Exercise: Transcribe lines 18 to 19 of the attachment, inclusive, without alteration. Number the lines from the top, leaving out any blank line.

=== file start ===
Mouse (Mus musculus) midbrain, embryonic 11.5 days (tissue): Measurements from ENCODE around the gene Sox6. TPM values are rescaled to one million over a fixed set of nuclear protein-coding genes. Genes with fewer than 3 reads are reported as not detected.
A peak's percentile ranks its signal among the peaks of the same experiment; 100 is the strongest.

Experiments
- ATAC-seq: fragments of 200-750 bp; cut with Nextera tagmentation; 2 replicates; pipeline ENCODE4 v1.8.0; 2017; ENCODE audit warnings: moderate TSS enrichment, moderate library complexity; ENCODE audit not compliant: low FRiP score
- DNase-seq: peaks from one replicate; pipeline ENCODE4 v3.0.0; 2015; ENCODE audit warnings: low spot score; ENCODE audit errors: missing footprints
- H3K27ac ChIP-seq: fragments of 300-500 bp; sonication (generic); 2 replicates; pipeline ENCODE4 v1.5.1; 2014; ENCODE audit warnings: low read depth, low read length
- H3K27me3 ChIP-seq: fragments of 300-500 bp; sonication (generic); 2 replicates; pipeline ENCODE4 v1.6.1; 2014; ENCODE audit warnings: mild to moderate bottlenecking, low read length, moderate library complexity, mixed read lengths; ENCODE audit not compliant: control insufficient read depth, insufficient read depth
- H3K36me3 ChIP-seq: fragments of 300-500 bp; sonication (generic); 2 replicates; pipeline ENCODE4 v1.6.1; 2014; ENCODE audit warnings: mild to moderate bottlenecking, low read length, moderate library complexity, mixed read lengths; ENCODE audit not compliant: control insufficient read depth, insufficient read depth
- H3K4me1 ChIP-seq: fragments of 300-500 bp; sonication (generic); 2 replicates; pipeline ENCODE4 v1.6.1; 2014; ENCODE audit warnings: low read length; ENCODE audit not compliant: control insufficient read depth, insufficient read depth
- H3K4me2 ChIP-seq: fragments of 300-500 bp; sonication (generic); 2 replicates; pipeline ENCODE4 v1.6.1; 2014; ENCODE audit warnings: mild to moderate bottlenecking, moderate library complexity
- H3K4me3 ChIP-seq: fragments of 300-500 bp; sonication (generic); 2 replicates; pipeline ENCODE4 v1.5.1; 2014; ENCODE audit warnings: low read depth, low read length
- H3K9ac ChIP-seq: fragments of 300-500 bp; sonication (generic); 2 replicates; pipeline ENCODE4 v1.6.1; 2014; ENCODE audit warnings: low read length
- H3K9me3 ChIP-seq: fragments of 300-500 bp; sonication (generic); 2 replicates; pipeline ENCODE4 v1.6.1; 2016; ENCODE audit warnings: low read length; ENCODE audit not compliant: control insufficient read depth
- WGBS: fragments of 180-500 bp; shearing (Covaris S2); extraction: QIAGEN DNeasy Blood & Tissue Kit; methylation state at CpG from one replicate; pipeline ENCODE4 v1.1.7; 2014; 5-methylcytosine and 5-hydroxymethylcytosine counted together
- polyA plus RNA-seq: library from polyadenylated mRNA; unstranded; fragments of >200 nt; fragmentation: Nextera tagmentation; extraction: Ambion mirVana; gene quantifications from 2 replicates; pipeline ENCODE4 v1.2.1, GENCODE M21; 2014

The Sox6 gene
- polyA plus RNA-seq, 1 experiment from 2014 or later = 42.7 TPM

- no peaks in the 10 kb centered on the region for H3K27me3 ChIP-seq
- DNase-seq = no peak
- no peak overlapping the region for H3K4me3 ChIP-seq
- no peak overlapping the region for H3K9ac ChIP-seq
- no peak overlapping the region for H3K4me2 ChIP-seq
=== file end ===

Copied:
- no peaks in the 10 kb centered on the region for H3K27me3 ChIP-seq
- DNase-seq = no peak